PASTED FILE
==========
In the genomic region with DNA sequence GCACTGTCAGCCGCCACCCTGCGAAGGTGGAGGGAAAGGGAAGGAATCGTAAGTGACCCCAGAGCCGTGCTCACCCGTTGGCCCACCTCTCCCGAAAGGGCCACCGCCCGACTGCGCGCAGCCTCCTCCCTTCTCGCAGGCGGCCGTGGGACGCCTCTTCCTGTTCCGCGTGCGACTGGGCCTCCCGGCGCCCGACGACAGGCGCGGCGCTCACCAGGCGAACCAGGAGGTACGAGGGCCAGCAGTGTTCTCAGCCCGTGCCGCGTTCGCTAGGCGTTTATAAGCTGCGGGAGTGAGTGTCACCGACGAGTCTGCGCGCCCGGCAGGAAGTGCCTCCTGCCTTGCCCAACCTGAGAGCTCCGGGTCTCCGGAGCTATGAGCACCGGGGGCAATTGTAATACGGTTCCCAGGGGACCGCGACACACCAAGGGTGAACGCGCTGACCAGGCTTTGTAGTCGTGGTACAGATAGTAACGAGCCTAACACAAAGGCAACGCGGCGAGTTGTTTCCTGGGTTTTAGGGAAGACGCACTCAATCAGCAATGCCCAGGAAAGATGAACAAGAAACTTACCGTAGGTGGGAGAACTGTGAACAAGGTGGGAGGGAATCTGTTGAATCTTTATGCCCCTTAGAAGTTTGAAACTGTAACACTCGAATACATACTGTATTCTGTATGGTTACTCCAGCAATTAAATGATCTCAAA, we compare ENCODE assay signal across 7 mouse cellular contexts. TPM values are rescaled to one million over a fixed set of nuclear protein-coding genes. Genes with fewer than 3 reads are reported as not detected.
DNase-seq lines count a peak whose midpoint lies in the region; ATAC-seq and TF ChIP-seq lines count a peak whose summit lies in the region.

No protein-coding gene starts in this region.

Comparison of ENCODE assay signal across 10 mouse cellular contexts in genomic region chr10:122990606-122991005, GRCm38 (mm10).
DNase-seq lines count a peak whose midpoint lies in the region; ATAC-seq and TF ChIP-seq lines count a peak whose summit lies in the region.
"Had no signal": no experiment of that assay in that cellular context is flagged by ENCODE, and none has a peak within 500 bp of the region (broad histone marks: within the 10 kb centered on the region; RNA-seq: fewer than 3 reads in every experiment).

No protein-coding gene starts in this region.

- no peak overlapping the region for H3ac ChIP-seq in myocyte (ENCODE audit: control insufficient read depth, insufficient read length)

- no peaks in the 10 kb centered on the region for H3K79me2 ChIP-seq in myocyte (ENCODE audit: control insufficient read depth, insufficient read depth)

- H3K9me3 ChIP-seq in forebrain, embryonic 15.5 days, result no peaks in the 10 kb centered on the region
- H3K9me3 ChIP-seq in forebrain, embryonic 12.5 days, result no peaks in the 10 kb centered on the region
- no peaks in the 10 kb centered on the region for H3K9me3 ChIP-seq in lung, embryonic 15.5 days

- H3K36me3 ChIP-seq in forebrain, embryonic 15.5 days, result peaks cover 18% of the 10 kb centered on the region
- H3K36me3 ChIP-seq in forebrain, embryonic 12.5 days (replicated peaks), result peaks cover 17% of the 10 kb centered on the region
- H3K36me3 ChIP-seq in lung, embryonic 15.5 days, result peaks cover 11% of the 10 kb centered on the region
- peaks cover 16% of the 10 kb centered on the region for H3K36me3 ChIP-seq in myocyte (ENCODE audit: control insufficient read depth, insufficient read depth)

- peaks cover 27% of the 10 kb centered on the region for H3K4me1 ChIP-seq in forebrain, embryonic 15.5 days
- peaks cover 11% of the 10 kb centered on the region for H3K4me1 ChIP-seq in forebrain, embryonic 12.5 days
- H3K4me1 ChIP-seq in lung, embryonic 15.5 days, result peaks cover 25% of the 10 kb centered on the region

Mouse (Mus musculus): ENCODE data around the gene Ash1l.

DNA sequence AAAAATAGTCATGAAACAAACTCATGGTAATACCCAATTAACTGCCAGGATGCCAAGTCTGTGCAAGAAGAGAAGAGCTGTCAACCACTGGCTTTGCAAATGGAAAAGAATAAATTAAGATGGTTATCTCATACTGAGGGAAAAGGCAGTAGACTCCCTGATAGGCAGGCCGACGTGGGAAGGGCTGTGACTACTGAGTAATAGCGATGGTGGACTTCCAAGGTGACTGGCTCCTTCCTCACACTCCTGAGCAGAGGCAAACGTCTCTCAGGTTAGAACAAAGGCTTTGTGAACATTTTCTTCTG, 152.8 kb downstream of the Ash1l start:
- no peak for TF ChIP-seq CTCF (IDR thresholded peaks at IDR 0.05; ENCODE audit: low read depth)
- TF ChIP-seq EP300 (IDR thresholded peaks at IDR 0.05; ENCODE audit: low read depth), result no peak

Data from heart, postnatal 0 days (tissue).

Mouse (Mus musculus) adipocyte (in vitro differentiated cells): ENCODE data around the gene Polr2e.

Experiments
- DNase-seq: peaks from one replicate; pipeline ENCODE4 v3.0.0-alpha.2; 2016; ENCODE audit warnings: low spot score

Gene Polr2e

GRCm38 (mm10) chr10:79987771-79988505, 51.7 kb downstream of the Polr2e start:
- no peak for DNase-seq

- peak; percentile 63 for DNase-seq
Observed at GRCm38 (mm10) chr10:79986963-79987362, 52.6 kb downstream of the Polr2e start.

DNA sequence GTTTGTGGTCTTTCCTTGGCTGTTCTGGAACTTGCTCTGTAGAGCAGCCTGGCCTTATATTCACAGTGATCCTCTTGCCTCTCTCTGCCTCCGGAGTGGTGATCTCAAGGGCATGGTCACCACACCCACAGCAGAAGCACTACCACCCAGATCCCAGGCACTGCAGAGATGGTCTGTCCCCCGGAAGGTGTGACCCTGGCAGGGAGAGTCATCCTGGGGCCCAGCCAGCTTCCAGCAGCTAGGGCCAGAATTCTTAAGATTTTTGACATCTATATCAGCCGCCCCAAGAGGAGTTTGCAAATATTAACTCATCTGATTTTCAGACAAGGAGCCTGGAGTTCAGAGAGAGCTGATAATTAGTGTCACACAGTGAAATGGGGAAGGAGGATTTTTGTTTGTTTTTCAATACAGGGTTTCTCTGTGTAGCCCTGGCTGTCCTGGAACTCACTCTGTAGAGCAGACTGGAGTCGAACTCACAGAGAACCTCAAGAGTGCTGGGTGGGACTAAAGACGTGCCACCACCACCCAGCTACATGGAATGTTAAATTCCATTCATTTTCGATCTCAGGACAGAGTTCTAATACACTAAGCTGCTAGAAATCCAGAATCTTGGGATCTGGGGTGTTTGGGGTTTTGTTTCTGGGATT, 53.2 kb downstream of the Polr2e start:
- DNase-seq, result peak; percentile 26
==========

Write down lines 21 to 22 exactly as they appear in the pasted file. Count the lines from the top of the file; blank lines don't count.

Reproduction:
DNA sequence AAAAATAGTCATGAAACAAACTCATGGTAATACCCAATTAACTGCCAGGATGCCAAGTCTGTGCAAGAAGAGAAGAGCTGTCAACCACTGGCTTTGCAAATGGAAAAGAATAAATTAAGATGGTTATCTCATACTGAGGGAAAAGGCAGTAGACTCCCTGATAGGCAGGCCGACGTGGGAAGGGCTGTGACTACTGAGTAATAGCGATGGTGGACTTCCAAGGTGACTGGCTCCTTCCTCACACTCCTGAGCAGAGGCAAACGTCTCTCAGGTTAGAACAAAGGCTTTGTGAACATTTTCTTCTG, 152.8 kb downstream of the Ash1l start:
- no peak for TF ChIP-seq CTCF (IDR thresholded peaks at IDR 0.05; ENCODE audit: low read depth)